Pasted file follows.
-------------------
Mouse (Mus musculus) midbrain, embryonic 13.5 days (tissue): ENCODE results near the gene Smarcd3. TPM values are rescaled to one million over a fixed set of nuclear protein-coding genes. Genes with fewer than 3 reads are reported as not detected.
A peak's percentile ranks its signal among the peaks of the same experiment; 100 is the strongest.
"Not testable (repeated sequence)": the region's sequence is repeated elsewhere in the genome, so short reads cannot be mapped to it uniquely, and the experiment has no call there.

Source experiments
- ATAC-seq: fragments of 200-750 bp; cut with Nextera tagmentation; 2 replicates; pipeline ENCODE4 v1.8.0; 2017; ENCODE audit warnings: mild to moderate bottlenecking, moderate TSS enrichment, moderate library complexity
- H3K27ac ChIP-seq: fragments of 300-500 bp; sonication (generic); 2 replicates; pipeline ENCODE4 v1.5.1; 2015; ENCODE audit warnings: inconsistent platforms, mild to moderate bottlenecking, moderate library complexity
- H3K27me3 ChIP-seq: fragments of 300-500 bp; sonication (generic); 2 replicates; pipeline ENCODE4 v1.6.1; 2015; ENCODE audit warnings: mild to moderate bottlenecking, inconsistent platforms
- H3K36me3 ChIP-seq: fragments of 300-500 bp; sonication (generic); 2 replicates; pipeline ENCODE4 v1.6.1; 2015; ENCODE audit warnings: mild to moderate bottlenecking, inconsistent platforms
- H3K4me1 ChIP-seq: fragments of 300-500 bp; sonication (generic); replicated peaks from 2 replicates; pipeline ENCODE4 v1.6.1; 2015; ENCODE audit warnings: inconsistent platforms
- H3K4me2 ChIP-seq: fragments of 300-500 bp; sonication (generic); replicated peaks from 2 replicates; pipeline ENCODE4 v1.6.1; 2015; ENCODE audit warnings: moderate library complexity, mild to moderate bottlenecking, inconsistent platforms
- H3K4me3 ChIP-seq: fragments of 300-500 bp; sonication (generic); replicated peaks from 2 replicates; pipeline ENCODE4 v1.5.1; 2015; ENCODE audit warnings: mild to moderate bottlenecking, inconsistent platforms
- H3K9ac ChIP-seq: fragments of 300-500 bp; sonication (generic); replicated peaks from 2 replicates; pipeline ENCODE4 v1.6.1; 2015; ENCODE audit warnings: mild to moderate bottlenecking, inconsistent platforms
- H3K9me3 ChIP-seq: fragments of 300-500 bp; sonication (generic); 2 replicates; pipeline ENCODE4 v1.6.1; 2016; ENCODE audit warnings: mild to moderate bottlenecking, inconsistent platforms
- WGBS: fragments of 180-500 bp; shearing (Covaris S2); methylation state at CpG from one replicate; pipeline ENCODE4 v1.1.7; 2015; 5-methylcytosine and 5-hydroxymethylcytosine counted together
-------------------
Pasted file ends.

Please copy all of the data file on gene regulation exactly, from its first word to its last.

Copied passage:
Mouse (Mus musculus) midbrain, embryonic 13.5 days (tissue): ENCODE results near the gene Smarcd3. TPM values are rescaled to one million over a fixed set of nuclear protein-coding genes. Genes with fewer than 3 reads are reported as not detected.
A peak's percentile ranks its signal among the peaks of the same experiment; 100 is the strongest.
"Not testable (repeated sequence)": the region's sequence is repeated elsewhere in the genome, so short reads cannot be mapped to it uniquely, and the experiment has no call there.

Source experiments
- ATAC-seq: fragments of 200-750 bp; cut with Nextera tagmentation; 2 replicates; pipeline ENCODE4 v1.8.0; 2017; ENCODE audit warnings: mild to moderate bottlenecking, moderate TSS enrichment, moderate library complexity
- H3K27ac ChIP-seq: fragments of 300-500 bp; sonication (generic); 2 replicates; pipeline ENCODE4 v1.5.1; 2015; ENCODE audit warnings: inconsistent platforms, mild to moderate bottlenecking, moderate library complexity
- H3K27me3 ChIP-seq: fragments of 300-500 bp; sonication (generic); 2 replicates; pipeline ENCODE4 v1.6.1; 2015; ENCODE audit warnings: mild to moderate bottlenecking, inconsistent platforms
- H3K36me3 ChIP-seq: fragments of 300-500 bp; sonication (generic); 2 replicates; pipeline ENCODE4 v1.6.1; 2015; ENCODE audit warnings: mild to moderate bottlenecking, inconsistent platforms
- H3K4me1 ChIP-seq: fragments of 300-500 bp; sonication (generic); replicated peaks from 2 replicates; pipeline ENCODE4 v1.6.1; 2015; ENCODE audit warnings: inconsistent platforms
- H3K4me2 ChIP-seq: fragments of 300-500 bp; sonication (generic); replicated peaks from 2 replicates; pipeline ENCODE4 v1.6.1; 2015; ENCODE audit warnings: moderate library complexity, mild to moderate bottlenecking, inconsistent platforms
- H3K4me3 ChIP-seq: fragments of 300-500 bp; sonication (generic); replicated peaks from 2 replicates; pipeline ENCODE4 v1.5.1; 2015; ENCODE audit warnings: mild to moderate bottlenecking, inconsistent platforms
- H3K9ac ChIP-seq: fragments of 300-500 bp; sonication (generic); replicated peaks from 2 replicates; pipeline ENCODE4 v1.6.1; 2015; ENCODE audit warnings: mild to moderate bottlenecking, inconsistent platforms
- H3K9me3 ChIP-seq: fragments of 300-500 bp; sonication (generic); 2 replicates; pipeline ENCODE4 v1.6.1; 2016; ENCODE audit warnings: mild to moderate bottlenecking, inconsistent platforms
- WGBS: fragments of 180-500 bp; shearing (Covaris S2); methylation state at CpG from one replicate; pipeline ENCODE4 v1.1.7; 2015; 5-methylcytosine and 5-hydroxymethylcytosine counted together